Arenas: sand deposited on a dry riverbed

Arenas: sand deposited on a dry riverbed


The name is thought to come from the deposits left by the Seco river as it runs through the Axarquía village on its way down to Vélez-Málaga and the sea


Friday, 17 February 2023, 09:14

Nestled in the hills in the heart of the Axarquía, the village of Arenas is home to around 1,200 people, according to official statistics. It also boasts one of the largest almond crops in Malaga province and is just ten kilometres from Vélez-Málaga.

Like the other villages in the Axarquía, Arenas retains its Islamic roots and the remains of the Bentomiz fortress is one of the important reminders of this past, along with the vineyards and olive trees which are still a prominent feature of both its landscape and economy.

However, the name Arenas, meaning 'sands' in English, is likely to come from the fact that the Río Seco (whose name means dry river) deposits sand on its banks as it runs through the village according to Valentín Fernández, who has a PhD in History and teaches at the Reyes Católicos secondary school in Vélez-Málaga.

"It is a river that, as a general rule, runs dry, without water, for most of the year. It is only during prolonged rainfall that the upstream gullies channel their runoff into the riverbed," says the local historian.

In 2016 Fernández, together with fellow researcher, Pablo Rojo, located the remains of a farmstead belonging to Arenas and Corumbela El Viejo (the old); two settlements that date from the 10th and 11th centuries and that were abandoned after the Reconquest in the late 15th century.

As well as the discovery of the farmstead, Fernández, along with Purificación Ruiz - a retired archivist from Vélez-Málaga - have transcribed the 'Libro de Apeos y Repartimiento de Arenas 1572' (book of surveys and distribution of Arenas), which has shed light on some of the origins of the village and its name.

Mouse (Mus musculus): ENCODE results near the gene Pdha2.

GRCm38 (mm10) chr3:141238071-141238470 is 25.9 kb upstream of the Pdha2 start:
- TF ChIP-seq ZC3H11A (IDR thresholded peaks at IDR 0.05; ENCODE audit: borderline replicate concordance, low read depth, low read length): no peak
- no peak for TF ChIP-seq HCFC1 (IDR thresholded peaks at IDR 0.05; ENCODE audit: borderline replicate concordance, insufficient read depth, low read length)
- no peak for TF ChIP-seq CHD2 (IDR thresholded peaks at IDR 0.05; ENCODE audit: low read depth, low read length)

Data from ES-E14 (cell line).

Arabic origins

The small hamlet of Daimalos, whose name has Arabic origins, belongs to Arenas. According to Fernández, Daimalos comes from the word 'Daymalus', although it has also been found in the form 'Daymas'.

"According to the book this name seems to come from the Arabic 'Daymus', which means cistern or vaulted water deposit, referring to the hamlet's main fountain, known today as the Fuente del Amor" (fountain of love), explains Fernández.

In his opinion, the name Daimalos "could well refer to the small 'Daymas', with the addition of the Latin suffix 'ilum', meaning small".

Fernández goes on to explain, "This theory is corroborated because together with Arenas and Corumbela, I also discovered the location of the farmstead of Daimalos el Viejo in 2016."

He believes that this farm "could well be the original Daimalos, 'Daymas', and the current Daimalos; the small Daimalos ('Daymalus')", concludes the history teacher, referring to his theory about the "small" suffix.




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